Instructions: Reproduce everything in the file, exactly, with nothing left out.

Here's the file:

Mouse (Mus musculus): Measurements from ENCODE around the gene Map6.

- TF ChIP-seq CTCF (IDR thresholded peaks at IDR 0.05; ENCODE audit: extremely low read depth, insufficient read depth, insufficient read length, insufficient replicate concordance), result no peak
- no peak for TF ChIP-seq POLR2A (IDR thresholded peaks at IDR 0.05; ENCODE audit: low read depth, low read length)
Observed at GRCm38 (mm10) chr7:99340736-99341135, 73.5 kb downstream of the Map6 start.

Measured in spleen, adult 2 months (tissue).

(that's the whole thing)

Mouse (Mus musculus): Measurements from ENCODE around the gene Map6.

- TF ChIP-seq CTCF (IDR thresholded peaks at IDR 0.05; ENCODE audit: extremely low read depth, insufficient read depth, insufficient read length, insufficient replicate concordance), result no peak
- no peak for TF ChIP-seq POLR2A (IDR thresholded peaks at IDR 0.05; ENCODE audit: low read depth, low read length)
Observed at GRCm38 (mm10) chr7:99340736-99341135, 73.5 kb downstream of the Map6 start.

Measured in spleen, adult 2 months (tissue).